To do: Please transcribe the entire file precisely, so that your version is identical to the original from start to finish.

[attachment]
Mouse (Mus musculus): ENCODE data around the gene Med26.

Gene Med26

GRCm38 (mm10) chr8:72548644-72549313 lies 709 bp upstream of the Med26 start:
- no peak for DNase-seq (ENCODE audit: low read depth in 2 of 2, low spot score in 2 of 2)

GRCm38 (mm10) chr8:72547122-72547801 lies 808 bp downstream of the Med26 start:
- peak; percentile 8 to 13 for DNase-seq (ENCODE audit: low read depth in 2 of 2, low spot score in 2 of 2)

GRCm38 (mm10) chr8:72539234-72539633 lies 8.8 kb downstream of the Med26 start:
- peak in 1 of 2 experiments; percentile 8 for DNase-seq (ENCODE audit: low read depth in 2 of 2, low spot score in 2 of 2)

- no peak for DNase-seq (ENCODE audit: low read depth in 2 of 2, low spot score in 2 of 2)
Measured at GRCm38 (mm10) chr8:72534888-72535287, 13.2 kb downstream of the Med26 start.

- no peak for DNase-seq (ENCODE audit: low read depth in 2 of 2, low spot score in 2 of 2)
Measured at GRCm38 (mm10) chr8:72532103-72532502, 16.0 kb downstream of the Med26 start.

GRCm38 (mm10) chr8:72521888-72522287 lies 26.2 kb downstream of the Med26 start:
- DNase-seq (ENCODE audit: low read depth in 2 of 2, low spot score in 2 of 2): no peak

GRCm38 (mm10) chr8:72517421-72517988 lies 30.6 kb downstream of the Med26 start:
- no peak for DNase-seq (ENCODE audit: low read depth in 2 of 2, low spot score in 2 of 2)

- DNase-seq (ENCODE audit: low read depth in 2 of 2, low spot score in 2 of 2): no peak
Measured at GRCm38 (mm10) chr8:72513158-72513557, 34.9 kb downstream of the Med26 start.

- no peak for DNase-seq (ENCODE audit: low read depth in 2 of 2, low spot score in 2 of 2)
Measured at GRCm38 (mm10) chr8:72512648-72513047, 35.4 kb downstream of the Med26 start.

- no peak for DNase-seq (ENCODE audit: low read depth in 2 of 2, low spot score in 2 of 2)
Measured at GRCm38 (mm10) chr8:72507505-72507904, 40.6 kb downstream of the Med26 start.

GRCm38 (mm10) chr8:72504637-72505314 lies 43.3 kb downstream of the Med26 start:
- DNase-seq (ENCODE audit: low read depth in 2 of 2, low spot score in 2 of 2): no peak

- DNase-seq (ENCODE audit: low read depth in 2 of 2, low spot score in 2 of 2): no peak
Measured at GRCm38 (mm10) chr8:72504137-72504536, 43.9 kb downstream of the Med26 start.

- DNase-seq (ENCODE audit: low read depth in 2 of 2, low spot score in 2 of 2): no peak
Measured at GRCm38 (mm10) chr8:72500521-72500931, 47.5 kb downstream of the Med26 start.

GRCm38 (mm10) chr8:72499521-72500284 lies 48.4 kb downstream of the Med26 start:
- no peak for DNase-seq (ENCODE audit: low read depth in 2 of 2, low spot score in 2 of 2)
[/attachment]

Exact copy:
Mouse (Mus musculus): ENCODE data around the gene Med26.

Gene Med26

GRCm38 (mm10) chr8:72548644-72549313 lies 709 bp upstream of the Med26 start:
- no peak for DNase-seq (ENCODE audit: low read depth in 2 of 2, low spot score in 2 of 2)

GRCm38 (mm10) chr8:72547122-72547801 lies 808 bp downstream of the Med26 start:
- peak; percentile 8 to 13 for DNase-seq (ENCODE audit: low read depth in 2 of 2, low spot score in 2 of 2)

GRCm38 (mm10) chr8:72539234-72539633 lies 8.8 kb downstream of the Med26 start:
- peak in 1 of 2 experiments; percentile 8 for DNase-seq (ENCODE audit: low read depth in 2 of 2, low spot score in 2 of 2)

- no peak for DNase-seq (ENCODE audit: low read depth in 2 of 2, low spot score in 2 of 2)
Measured at GRCm38 (mm10) chr8:72534888-72535287, 13.2 kb downstream of the Med26 start.

- no peak for DNase-seq (ENCODE audit: low read depth in 2 of 2, low spot score in 2 of 2)
Measured at GRCm38 (mm10) chr8:72532103-72532502, 16.0 kb downstream of the Med26 start.

GRCm38 (mm10) chr8:72521888-72522287 lies 26.2 kb downstream of the Med26 start:
- DNase-seq (ENCODE audit: low read depth in 2 of 2, low spot score in 2 of 2): no peak

GRCm38 (mm10) chr8:72517421-72517988 lies 30.6 kb downstream of the Med26 start:
- no peak for DNase-seq (ENCODE audit: low read depth in 2 of 2, low spot score in 2 of 2)

- DNase-seq (ENCODE audit: low read depth in 2 of 2, low spot score in 2 of 2): no peak
Measured at GRCm38 (mm10) chr8:72513158-72513557, 34.9 kb downstream of the Med26 start.

- no peak for DNase-seq (ENCODE audit: low read depth in 2 of 2, low spot score in 2 of 2)
Measured at GRCm38 (mm10) chr8:72512648-72513047, 35.4 kb downstream of the Med26 start.

- no peak for DNase-seq (ENCODE audit: low read depth in 2 of 2, low spot score in 2 of 2)
Measured at GRCm38 (mm10) chr8:72507505-72507904, 40.6 kb downstream of the Med26 start.

GRCm38 (mm10) chr8:72504637-72505314 lies 43.3 kb downstream of the Med26 start:
- DNase-seq (ENCODE audit: low read depth in 2 of 2, low spot score in 2 of 2): no peak

- DNase-seq (ENCODE audit: low read depth in 2 of 2, low spot score in 2 of 2): no peak
Measured at GRCm38 (mm10) chr8:72504137-72504536, 43.9 kb downstream of the Med26 start.

- DNase-seq (ENCODE audit: low read depth in 2 of 2, low spot score in 2 of 2): no peak
Measured at GRCm38 (mm10) chr8:72500521-72500931, 47.5 kb downstream of the Med26 start.

GRCm38 (mm10) chr8:72499521-72500284 lies 48.4 kb downstream of the Med26 start:
- no peak for DNase-seq (ENCODE audit: low read depth in 2 of 2, low spot score in 2 of 2)